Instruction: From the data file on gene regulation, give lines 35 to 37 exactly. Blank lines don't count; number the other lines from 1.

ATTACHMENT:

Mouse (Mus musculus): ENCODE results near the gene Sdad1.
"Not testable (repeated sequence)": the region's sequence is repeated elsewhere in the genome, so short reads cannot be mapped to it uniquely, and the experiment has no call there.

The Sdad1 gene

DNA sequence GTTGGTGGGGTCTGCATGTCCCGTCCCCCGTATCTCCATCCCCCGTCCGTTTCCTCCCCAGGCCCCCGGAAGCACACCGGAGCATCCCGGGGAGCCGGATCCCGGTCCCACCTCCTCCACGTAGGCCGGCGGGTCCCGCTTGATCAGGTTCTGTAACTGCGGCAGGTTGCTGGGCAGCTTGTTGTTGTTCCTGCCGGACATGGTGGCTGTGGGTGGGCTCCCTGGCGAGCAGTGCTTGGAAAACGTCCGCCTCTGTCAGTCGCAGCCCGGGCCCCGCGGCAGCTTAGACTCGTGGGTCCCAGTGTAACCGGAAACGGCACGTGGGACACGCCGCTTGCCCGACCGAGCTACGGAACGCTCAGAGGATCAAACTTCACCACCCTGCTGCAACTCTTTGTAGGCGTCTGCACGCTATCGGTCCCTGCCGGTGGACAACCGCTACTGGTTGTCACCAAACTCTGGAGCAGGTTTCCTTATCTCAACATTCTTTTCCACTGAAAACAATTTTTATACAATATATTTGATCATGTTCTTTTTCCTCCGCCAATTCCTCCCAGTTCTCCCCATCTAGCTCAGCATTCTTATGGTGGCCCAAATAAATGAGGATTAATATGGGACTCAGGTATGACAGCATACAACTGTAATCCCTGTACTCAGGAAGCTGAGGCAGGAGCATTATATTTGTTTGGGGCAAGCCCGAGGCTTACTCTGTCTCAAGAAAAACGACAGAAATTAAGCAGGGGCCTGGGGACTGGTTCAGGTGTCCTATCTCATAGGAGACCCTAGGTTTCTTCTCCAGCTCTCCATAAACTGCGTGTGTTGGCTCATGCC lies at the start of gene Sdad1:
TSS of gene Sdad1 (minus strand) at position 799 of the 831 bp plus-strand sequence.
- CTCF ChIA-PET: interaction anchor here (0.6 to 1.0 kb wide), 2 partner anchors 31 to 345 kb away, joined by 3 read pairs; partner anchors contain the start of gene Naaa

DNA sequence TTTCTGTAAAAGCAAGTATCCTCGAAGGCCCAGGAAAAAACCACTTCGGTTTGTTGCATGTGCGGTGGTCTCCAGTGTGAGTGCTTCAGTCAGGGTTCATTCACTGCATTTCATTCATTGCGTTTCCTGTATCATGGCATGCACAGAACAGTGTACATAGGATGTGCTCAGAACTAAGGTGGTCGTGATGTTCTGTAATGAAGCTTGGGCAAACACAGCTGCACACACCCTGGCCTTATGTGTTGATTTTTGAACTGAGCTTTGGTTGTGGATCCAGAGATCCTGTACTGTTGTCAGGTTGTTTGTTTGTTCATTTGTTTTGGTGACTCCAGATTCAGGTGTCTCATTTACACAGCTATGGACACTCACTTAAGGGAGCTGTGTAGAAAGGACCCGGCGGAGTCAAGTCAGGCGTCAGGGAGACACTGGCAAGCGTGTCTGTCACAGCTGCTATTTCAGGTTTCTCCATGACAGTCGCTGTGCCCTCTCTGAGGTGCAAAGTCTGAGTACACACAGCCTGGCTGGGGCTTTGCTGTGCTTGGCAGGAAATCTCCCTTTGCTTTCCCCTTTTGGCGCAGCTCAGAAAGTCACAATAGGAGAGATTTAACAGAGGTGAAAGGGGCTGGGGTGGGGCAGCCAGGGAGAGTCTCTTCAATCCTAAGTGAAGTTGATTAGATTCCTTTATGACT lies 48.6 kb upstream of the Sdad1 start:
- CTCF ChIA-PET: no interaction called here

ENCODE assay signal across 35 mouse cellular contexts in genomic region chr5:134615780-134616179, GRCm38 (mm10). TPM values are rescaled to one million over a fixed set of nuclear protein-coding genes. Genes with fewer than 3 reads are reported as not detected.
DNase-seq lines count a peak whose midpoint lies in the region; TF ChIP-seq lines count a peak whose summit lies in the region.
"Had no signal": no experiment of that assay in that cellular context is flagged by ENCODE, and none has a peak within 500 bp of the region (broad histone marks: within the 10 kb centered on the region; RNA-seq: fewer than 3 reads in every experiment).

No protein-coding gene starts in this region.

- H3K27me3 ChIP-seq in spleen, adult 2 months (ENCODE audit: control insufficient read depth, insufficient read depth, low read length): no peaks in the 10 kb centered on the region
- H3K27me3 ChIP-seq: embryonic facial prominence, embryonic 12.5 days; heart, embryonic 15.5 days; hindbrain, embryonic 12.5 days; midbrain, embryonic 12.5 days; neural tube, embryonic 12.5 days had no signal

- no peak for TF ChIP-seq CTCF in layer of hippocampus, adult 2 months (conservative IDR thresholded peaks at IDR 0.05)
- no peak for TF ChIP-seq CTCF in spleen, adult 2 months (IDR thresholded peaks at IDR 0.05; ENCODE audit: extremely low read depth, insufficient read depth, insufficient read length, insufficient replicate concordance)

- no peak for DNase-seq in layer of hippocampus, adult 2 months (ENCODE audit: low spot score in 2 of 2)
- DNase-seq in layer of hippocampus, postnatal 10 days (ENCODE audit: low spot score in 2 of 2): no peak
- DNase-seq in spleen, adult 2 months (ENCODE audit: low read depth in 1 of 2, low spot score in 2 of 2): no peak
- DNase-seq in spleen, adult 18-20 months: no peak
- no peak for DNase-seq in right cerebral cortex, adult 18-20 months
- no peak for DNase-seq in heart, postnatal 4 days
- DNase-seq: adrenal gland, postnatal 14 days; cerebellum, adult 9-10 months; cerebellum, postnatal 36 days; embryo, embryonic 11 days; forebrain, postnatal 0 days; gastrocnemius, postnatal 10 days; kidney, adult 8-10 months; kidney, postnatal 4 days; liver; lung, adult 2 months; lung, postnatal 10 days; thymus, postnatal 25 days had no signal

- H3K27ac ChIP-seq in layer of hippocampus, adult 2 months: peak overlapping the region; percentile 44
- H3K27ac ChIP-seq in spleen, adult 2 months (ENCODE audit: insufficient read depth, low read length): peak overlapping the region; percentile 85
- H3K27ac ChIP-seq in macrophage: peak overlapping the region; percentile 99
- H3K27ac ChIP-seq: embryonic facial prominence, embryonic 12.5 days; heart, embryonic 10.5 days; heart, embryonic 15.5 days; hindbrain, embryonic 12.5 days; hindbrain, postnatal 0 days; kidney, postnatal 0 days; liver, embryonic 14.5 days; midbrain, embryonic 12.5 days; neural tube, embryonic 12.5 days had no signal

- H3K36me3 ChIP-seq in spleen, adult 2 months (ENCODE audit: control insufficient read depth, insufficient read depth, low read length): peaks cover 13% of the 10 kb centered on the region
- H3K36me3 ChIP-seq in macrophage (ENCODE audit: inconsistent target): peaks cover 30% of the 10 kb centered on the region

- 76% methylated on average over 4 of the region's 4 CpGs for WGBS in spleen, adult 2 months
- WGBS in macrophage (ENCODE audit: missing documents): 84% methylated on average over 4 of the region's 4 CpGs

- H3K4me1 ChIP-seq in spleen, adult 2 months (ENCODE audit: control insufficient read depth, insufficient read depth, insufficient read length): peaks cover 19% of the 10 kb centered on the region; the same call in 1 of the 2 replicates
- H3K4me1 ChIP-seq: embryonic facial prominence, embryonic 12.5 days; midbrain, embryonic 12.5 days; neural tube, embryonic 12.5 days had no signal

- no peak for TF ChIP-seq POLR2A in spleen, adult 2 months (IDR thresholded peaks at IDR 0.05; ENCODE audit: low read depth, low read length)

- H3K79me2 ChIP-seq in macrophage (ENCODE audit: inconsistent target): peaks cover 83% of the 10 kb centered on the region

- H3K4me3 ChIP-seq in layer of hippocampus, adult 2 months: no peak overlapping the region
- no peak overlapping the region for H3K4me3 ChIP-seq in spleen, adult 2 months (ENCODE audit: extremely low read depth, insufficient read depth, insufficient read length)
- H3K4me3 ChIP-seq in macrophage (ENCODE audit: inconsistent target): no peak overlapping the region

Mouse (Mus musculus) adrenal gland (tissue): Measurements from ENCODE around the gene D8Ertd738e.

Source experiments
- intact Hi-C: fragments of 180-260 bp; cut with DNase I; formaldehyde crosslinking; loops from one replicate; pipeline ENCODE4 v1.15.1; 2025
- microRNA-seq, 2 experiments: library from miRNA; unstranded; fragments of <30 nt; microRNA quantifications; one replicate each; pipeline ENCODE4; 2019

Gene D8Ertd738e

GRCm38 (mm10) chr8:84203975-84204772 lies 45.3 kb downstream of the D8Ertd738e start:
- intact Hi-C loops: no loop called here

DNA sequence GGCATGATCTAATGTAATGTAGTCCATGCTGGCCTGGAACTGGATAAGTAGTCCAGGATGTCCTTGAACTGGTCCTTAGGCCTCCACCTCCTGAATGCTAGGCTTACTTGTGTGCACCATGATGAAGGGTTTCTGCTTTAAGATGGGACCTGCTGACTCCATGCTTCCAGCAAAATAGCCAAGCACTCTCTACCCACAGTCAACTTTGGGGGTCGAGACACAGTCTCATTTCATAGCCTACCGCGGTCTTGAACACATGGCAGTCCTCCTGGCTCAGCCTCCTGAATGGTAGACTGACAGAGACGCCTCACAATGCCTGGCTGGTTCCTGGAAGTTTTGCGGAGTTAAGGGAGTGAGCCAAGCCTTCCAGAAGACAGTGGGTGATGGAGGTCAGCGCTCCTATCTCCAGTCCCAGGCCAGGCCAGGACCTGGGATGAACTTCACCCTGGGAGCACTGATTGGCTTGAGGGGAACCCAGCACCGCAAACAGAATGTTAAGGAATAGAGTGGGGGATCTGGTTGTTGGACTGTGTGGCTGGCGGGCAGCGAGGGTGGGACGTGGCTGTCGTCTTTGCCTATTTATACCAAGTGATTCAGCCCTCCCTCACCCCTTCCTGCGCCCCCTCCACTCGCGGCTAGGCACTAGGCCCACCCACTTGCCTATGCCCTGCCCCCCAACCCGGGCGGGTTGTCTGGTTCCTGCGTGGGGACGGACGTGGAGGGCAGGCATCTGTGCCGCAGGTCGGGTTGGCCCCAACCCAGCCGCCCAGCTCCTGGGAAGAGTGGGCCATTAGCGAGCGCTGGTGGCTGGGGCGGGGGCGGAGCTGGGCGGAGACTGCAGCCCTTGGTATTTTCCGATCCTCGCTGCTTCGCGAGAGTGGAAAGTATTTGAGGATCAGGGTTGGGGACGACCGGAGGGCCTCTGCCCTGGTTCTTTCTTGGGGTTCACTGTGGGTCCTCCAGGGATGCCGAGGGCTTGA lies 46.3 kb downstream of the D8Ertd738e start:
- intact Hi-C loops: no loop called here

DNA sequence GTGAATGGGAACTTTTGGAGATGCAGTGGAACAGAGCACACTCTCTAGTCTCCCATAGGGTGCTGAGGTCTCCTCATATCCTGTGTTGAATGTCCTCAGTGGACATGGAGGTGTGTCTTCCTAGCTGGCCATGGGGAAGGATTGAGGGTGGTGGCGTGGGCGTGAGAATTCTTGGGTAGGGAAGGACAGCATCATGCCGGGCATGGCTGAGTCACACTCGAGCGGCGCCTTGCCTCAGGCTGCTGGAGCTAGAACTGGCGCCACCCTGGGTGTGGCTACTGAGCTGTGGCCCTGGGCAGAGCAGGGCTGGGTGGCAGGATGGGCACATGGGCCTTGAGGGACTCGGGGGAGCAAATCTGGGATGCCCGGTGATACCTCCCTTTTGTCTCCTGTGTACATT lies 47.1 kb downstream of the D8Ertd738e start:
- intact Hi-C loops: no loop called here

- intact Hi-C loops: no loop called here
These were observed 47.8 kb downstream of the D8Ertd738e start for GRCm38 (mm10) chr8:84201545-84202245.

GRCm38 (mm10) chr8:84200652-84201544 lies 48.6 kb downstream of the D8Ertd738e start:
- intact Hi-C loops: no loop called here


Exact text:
- H3K79me2 ChIP-seq in macrophage (ENCODE audit: inconsistent target): peaks cover 83% of the 10 kb centered on the region

- H3K4me3 ChIP-seq in layer of hippocampus, adult 2 months: no peak overlapping the region
- no peak overlapping the region for H3K4me3 ChIP-seq in spleen, adult 2 months (ENCODE audit: extremely low read depth, insufficient read depth, insufficient read length)